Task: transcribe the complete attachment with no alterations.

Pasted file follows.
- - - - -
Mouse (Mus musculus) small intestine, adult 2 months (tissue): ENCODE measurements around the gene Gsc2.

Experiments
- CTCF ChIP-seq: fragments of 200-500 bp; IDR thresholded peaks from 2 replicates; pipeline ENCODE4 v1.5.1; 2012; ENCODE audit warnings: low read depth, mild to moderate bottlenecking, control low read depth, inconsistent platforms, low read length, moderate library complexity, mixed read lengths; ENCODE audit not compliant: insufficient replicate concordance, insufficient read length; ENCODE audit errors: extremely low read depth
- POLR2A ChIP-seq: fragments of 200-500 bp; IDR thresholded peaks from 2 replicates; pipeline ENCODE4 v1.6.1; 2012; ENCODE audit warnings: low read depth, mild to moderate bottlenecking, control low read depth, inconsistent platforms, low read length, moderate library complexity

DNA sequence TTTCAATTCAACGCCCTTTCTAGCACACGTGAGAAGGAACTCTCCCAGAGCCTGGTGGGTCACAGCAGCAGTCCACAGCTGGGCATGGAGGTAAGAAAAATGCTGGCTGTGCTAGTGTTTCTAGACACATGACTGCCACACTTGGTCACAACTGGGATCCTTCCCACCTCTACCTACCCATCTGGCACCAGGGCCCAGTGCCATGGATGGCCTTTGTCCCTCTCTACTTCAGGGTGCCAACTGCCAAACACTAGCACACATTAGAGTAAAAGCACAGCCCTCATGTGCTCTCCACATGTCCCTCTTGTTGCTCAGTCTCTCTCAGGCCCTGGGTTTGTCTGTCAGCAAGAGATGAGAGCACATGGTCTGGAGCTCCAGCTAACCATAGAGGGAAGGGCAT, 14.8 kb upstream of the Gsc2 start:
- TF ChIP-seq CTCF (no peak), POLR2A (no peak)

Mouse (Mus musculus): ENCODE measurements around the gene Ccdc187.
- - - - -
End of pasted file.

Mouse (Mus musculus) small intestine, adult 2 months (tissue): ENCODE measurements around the gene Gsc2.

Experiments
- CTCF ChIP-seq: fragments of 200-500 bp; IDR thresholded peaks from 2 replicates; pipeline ENCODE4 v1.5.1; 2012; ENCODE audit warnings: low read depth, mild to moderate bottlenecking, control low read depth, inconsistent platforms, low read length, moderate library complexity, mixed read lengths; ENCODE audit not compliant: insufficient replicate concordance, insufficient read length; ENCODE audit errors: extremely low read depth
- POLR2A ChIP-seq: fragments of 200-500 bp; IDR thresholded peaks from 2 replicates; pipeline ENCODE4 v1.6.1; 2012; ENCODE audit warnings: low read depth, mild to moderate bottlenecking, control low read depth, inconsistent platforms, low read length, moderate library complexity

DNA sequence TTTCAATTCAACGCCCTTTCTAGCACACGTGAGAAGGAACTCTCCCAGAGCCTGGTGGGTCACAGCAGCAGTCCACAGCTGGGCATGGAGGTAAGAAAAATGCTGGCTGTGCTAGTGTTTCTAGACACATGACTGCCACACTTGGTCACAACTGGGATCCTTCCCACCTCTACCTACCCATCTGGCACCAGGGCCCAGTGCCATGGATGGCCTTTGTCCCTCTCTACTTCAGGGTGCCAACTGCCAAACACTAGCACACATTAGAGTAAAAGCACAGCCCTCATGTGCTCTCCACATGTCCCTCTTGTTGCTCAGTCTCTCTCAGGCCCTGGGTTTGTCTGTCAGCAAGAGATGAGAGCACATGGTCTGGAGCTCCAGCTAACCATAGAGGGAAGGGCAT, 14.8 kb upstream of the Gsc2 start:
- TF ChIP-seq CTCF (no peak), POLR2A (no peak)

Mouse (Mus musculus): ENCODE measurements around the gene Ccdc187.